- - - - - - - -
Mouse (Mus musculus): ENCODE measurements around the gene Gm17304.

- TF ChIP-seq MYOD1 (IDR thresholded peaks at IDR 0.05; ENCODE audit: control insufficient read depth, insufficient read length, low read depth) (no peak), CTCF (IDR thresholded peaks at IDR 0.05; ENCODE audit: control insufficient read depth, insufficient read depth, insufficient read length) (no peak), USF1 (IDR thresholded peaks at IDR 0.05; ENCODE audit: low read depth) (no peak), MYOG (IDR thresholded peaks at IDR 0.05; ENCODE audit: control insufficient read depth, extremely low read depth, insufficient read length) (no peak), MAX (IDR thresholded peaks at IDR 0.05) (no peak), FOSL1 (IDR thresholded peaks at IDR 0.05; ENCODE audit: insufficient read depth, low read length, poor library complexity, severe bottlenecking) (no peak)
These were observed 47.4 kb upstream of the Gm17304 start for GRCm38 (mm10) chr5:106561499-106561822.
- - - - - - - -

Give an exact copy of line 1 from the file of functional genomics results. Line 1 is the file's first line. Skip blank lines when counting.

Mouse (Mus musculus): ENCODE measurements around the gene Gm17304.